John Caesar

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John Caesar
Born 1763 or 1764
Madagascar or the West Indies
Died 15 February 1796 (aged 31-33)
Strathfield, New South Wales
Cause of death
Gunshot wound
Other names Black Caesar
Occupation Servant
Criminal penalty
Transportation - 7 years
Transportation - life
Conviction(s) Theft (1786)
Theft (1789)

John Caesar (1764 – 15 February 1796), nicknamed "Black Caesar", was the first Australian bushranger and one of the first people of recent African descent to arrive in Australia.

Conviction[edit]

It is believed that Caesar was born in Madagascar or the West Indies. On 17 March 1786, he was tried at Deptford, Kent for stealing 240 shillings. His sentence was transportation to the penal colony of New South Wales for seven years. He was imprisoned on the Alexander, a convict transport ship in May 1787 and was part of the First Fleet, which arrived in Botany Bay in January 1788.[1][2]

On 29 April 1789 he was tried for theft, to which he resorted presumably due to the scarcity of food in the newly established colony. He took to the bush a fortnight later, reportedly with some provisions, an iron pot, and a musket stolen from a marine named Abraham Hand. A dearth of game prevented him from sustaining himself however, and he began to steal food on the outskirts of the settlement. On 26 May he helped himself to a brickmaking gang's rations on Brickfield Hill and was nearly caught. On the night of June the 6th he tried to steal food from Zachariah Clark, the "house of the colony's assistant commissary for stores", and was caught by a convict named William Saltmarsh.[1]

Behaviour[edit]

In July 1789, David Collins, the colony's Judge-Advocate, wrote:

This man was always reputed the hardest living convict in the colony; his frame was muscular and well calculated for hard labour; but in his intellects he did not very widely differ from a brute; his appetite was ravenous, for he would in any one day devour the full rations for two days. To gratify this appetite he was compelled to steal from others, and all his thefts were directed to that purpose.[1]

Caesar was described by Collins after his first recapture as a "wretch" who was "so indifferent about meeting death, that he declared while in confinement, that if he should be hanged, he would create a laugh before he was turned off, by playing off some trick upon the executioner". Governor Arthur Phillip however, took advantage of Casear's potential as a labourer and had him sent to Garden Island, where he would work in fetters and be provided with vegetables. There he showed good behavior and as a result was eventually allowed to work without iron belts.[1]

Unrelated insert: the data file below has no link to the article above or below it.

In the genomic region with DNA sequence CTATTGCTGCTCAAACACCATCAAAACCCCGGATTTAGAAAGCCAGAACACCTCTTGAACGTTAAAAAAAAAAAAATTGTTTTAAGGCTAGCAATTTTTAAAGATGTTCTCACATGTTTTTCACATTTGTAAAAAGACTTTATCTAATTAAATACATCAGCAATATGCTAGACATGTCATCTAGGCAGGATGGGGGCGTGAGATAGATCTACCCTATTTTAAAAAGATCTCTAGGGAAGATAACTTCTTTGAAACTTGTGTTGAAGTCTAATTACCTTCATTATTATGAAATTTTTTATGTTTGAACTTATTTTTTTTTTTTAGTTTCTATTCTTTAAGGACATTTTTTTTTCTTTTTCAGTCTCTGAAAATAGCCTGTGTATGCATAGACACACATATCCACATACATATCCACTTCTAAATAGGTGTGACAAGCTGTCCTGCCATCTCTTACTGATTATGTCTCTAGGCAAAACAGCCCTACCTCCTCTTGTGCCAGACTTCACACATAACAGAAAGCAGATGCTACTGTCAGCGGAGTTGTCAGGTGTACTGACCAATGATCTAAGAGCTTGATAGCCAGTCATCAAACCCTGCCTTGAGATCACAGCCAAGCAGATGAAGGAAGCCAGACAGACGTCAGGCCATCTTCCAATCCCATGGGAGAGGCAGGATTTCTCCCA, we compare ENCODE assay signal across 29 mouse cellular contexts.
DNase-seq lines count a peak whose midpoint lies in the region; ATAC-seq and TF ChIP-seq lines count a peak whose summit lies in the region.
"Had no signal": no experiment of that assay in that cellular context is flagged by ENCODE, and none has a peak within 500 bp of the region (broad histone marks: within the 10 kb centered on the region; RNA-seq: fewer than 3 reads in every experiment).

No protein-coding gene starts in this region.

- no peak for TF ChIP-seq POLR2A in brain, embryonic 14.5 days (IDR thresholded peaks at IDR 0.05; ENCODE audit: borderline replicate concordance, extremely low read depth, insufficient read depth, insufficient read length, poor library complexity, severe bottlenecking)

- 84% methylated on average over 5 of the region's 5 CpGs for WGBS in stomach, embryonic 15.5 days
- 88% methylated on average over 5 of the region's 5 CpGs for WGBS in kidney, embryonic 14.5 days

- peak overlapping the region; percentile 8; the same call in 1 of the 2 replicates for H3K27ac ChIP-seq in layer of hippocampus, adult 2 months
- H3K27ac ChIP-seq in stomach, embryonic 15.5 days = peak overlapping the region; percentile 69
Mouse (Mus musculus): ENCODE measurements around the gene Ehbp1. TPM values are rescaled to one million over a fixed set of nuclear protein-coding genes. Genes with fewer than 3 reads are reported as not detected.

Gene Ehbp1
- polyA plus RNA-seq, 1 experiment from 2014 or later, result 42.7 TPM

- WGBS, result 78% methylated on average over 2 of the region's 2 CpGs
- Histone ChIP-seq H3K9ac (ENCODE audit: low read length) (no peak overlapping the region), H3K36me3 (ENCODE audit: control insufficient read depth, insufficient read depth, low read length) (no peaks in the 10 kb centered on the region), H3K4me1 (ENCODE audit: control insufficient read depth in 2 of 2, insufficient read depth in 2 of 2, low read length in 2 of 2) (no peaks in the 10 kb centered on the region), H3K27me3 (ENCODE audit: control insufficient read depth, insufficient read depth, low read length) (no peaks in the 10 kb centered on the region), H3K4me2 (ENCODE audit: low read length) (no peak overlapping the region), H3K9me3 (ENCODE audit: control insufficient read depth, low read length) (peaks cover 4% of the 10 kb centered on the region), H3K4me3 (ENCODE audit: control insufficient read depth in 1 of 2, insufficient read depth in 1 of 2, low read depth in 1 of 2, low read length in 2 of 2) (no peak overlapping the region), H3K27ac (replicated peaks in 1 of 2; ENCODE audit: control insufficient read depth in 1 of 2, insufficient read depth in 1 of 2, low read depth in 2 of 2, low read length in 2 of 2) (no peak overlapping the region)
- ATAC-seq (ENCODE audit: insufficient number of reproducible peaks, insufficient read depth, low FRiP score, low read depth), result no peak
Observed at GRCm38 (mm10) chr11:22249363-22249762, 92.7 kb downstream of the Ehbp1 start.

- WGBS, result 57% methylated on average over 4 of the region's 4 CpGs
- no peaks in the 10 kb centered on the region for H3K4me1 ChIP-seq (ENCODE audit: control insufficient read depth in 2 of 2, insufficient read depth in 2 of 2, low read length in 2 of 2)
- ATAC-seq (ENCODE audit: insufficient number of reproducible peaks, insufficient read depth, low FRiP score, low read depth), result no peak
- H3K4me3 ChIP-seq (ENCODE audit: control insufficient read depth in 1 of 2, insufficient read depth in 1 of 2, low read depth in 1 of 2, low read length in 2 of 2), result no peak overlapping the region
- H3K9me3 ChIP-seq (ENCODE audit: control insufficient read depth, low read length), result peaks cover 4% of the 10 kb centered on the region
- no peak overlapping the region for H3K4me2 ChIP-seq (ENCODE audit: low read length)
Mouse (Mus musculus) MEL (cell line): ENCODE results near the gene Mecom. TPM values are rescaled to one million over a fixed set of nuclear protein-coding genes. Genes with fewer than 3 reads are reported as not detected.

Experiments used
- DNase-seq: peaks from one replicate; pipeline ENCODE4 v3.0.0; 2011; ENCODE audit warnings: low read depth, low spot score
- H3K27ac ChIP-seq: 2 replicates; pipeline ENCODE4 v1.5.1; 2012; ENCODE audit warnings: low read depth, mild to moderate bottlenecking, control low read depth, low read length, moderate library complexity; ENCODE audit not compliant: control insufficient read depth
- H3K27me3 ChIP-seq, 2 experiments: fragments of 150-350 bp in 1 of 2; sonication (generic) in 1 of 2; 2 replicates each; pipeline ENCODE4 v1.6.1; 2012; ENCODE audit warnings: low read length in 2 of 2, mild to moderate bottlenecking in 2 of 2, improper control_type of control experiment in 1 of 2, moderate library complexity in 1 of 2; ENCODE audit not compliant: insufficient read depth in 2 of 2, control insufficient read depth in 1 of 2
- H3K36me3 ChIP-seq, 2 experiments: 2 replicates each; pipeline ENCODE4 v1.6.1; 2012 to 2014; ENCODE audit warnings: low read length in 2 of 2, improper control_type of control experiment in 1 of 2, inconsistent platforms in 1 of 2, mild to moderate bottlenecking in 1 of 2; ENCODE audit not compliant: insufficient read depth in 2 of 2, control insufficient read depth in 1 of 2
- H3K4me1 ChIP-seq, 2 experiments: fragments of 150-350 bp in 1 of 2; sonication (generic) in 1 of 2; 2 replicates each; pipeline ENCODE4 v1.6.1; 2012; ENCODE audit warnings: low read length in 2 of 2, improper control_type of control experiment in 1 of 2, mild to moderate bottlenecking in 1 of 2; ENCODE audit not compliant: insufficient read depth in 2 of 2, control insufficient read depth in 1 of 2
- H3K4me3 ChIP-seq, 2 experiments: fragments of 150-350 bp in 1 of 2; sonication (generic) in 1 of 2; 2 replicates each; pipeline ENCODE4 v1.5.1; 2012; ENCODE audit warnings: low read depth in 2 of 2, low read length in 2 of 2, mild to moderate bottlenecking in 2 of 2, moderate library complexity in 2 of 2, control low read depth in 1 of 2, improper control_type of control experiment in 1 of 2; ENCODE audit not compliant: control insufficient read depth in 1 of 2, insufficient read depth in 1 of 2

Infamy[edit]

Caesar gained some notoriety during his lifetime for his part in wounding the infamous Aboriginal warrior Pemulwuy. However Caesar was not the first or last man to wound Pemulwuy. During his many skirmishes with British settlers, Pemulwuy is rumored to have been wounded up to seven times, with Caesar being one of the many men to almost end his campaign of terror over the region.[1][3]

Death[edit]

Caesar escaped from custody in December 1795 and led a gang of absconders in the Port Jackson area. Settlers were warned against supplying him with ammunition. On February 15, 1796 Caesar died from his wounds after being shot by John Wimbow at Liberty Plains.

He was survived by his daughter, Mary Ann Fisher Power.

See also[edit]

References[edit]

  1. ^ a b c d e Cunneen, Chris; Gillen, Mollie (2005). "Biography - John Black Caesar". Australian Dictionary of Biography. Australian National University. Retrieved 6 July 2012. 
  2. ^ Sparrow, Jeff (17 June 2006). "Black Founders: The Unknown Story of Australia's First Black Settlers". The Age. Retrieved 6 July 2012. 
  3. ^ Vincent Smith, Keith (1 November 2012). "Australia's oldest murder mystery". Sydney Morning Herald. Retrieved 6 July 2012. 

External links[edit]